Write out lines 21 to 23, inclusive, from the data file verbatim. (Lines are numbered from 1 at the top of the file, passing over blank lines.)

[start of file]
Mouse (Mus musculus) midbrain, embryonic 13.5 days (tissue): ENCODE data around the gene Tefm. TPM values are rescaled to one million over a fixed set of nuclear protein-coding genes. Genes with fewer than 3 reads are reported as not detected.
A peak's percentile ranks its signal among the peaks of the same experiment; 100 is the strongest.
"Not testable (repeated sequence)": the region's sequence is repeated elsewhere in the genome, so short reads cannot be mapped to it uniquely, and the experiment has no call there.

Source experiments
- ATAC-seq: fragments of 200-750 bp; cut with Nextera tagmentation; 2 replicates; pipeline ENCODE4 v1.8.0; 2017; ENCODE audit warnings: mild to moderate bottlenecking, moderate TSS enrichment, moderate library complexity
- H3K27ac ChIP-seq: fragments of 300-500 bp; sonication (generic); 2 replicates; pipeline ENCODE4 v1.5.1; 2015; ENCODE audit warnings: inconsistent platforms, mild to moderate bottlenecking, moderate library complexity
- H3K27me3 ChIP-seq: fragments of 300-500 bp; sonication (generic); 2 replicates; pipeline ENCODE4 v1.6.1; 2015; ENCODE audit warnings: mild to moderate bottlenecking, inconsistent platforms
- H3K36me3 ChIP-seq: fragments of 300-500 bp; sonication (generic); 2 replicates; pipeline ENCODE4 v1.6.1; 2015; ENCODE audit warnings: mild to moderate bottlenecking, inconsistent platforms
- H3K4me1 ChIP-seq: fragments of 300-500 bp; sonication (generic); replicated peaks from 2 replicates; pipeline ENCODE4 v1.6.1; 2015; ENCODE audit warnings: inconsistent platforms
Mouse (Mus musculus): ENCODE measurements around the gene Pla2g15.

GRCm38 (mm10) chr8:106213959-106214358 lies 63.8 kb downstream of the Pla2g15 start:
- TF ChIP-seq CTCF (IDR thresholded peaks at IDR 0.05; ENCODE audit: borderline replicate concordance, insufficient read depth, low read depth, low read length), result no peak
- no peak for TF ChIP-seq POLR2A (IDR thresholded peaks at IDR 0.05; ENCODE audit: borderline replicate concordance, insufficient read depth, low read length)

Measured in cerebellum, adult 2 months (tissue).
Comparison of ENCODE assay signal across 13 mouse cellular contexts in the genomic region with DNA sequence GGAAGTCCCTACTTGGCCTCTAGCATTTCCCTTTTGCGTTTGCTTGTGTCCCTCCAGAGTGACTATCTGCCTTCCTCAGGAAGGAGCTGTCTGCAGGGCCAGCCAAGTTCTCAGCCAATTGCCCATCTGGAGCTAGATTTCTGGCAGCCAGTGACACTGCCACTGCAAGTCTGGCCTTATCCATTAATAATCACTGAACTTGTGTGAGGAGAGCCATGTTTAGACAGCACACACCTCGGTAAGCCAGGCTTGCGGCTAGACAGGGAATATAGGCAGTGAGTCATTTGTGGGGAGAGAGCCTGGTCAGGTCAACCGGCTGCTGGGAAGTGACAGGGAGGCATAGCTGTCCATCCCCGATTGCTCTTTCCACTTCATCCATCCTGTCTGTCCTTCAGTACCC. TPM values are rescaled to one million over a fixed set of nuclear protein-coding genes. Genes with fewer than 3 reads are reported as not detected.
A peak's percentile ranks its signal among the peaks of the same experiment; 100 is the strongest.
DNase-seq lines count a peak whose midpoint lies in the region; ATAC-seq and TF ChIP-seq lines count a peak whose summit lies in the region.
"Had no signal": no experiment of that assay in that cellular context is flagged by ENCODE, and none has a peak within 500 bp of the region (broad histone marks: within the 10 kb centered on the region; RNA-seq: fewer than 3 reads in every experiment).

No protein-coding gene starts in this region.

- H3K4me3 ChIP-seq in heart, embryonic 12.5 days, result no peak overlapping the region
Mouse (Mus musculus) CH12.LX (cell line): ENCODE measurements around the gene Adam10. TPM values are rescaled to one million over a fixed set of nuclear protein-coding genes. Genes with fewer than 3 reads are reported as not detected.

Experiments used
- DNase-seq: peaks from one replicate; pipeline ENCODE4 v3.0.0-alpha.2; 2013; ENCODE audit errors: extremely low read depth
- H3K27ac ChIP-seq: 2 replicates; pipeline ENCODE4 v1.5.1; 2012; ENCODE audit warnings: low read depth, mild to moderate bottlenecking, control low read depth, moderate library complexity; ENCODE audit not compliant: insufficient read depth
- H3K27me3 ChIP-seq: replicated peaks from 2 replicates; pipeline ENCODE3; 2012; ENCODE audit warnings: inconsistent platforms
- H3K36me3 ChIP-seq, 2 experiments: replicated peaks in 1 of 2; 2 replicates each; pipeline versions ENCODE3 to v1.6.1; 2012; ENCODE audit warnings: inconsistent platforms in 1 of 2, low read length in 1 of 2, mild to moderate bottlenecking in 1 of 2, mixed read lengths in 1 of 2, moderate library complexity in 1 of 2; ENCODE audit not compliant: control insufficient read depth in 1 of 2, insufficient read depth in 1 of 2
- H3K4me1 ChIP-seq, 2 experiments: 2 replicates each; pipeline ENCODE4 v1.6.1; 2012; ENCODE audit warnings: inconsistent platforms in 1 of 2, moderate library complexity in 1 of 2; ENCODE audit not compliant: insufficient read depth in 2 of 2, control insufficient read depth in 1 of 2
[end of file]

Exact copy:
Mouse (Mus musculus) CH12.LX (cell line): ENCODE measurements around the gene Adam10. TPM values are rescaled to one million over a fixed set of nuclear protein-coding genes. Genes with fewer than 3 reads are reported as not detected.

Experiments used
- DNase-seq: peaks from one replicate; pipeline ENCODE4 v3.0.0-alpha.2; 2013; ENCODE audit errors: extremely low read depth